NASA Considers Dragging Asteroids to the Moon


The Keck Institute for Space Studies wants an asteroid orbiting the moon as early as next decade.

When most of us think of asteroids, we probably imagine massive death rocks hurtling through space to threaten our world and our lives. When scientists think about asteroids, however, it’s not always about how Bruce Willis could best blow them up to an Aerosmith soundtrack. Asteroids hold a great deal of scientific potential, but with our limitations on space travel, it’s exceedingly difficult to reach them and complete the necessary research. What’s a rocket scientist to do? There’s one surprisingly sensible solution: if NASA can’t get to the mountain, bring the mountain to NASA. Or more specifically, drag it into orbit around the moon.

NASA is currently considering a plan put together by the Keck Institute for Space Studies to literally drag a small asteroid into high lunar orbit. The plan, if implemented, would begin by sending a slow-moving, robotic craft to a target asteroid approximately seven meters wide. After making some final calculations, the craft would catch the asteroid in a 10 by 15 meter bag and return to a high lunar orbit. The Keck Institute believes this project could be completed relatively easily by the 2020s, and would cost approximately $2.6 billion, only slightly more than the Curiosity Mars rover project.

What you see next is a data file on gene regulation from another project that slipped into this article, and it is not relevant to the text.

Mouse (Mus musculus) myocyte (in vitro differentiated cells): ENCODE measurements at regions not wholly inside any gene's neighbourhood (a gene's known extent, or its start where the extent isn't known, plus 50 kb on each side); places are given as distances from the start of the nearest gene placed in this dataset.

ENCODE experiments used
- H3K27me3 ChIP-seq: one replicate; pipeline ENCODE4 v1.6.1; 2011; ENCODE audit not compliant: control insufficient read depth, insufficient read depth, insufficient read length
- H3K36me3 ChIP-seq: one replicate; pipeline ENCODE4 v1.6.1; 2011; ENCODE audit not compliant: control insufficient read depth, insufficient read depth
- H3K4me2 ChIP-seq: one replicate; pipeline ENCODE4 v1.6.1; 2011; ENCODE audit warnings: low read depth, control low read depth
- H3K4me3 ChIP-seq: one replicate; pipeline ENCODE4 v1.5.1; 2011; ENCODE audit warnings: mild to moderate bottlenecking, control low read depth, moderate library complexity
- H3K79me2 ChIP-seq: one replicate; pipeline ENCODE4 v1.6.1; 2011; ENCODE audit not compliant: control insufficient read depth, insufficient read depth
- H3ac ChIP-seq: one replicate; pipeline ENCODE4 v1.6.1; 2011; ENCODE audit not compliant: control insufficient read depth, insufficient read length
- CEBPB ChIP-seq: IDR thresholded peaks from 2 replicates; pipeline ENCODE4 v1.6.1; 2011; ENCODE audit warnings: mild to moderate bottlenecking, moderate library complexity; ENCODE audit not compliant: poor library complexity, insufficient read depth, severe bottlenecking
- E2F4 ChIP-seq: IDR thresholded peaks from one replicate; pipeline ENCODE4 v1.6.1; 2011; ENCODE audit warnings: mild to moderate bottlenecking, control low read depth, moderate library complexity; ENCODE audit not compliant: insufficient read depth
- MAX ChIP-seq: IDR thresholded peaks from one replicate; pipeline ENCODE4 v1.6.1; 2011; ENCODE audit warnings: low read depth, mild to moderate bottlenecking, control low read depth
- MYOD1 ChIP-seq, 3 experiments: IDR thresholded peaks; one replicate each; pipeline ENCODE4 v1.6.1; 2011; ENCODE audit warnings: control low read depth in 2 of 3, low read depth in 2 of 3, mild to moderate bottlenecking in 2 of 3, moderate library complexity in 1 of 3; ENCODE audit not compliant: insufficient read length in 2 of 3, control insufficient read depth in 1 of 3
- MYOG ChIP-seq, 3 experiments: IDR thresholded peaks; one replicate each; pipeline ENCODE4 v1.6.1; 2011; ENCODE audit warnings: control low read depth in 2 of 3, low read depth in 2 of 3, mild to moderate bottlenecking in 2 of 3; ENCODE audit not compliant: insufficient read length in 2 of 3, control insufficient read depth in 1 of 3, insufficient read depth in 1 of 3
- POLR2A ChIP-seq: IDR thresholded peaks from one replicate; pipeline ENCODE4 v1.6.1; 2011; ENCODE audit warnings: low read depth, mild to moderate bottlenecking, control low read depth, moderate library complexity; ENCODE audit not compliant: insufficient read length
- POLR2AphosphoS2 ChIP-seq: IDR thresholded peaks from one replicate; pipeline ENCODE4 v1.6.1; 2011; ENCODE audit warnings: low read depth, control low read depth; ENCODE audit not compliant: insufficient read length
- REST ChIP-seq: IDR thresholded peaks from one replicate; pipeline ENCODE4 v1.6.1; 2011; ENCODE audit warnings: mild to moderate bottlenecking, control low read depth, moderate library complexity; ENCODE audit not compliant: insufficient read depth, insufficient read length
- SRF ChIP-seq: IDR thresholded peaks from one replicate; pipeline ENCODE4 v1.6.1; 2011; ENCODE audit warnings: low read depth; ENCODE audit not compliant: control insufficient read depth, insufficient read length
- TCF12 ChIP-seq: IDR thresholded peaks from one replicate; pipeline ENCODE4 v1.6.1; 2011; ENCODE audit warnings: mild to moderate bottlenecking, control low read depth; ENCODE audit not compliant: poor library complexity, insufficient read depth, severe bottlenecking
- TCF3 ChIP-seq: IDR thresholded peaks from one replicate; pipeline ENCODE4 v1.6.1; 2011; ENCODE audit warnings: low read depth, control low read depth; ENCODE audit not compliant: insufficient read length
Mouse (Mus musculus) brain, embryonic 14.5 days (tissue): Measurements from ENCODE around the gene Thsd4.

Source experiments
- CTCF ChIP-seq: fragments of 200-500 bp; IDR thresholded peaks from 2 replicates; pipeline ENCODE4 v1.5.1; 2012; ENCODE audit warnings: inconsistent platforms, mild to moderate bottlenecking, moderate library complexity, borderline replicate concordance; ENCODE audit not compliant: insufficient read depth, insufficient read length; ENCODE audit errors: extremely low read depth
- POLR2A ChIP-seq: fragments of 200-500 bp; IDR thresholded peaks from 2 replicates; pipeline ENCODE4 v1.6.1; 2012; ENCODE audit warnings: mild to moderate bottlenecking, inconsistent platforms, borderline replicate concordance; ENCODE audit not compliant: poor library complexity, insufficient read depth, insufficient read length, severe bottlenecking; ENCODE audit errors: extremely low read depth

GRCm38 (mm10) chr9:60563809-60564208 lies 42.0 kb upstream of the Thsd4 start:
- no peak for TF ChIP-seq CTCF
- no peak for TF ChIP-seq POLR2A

There are actually quite a few benefits to the Keck Institute’s plan. The Obama administration has previously expressed interest in exploring near-Earth asteroids, but the required long-term mission would place teams well beyond the reach of any rescue. Bringing space rocks back home would provide all the scientific benefits of an asteroid mission without putting lives in immediate jeopardy. Having a handy orbiting asteroid could also have applications for scientists learning how to extract minerals and fuel, which might set the stage for future exploration missions to Mars and beyond. And if something were to go wrong, an asteroid seven meters wide is nowhere near the planet-killer size that scientists usually keep an eye out for.

It will still be at least a decade before this plan bears fruit, if it’s implemented at all, so we can’t say for sure what will happen. Even so, a future in which asteroids orbit our moon, and are frequently visited by humans? That’s a pretty cool future to imagine, whether or not we have our jetpacks by then.

Source: New Scientist, via The Verge

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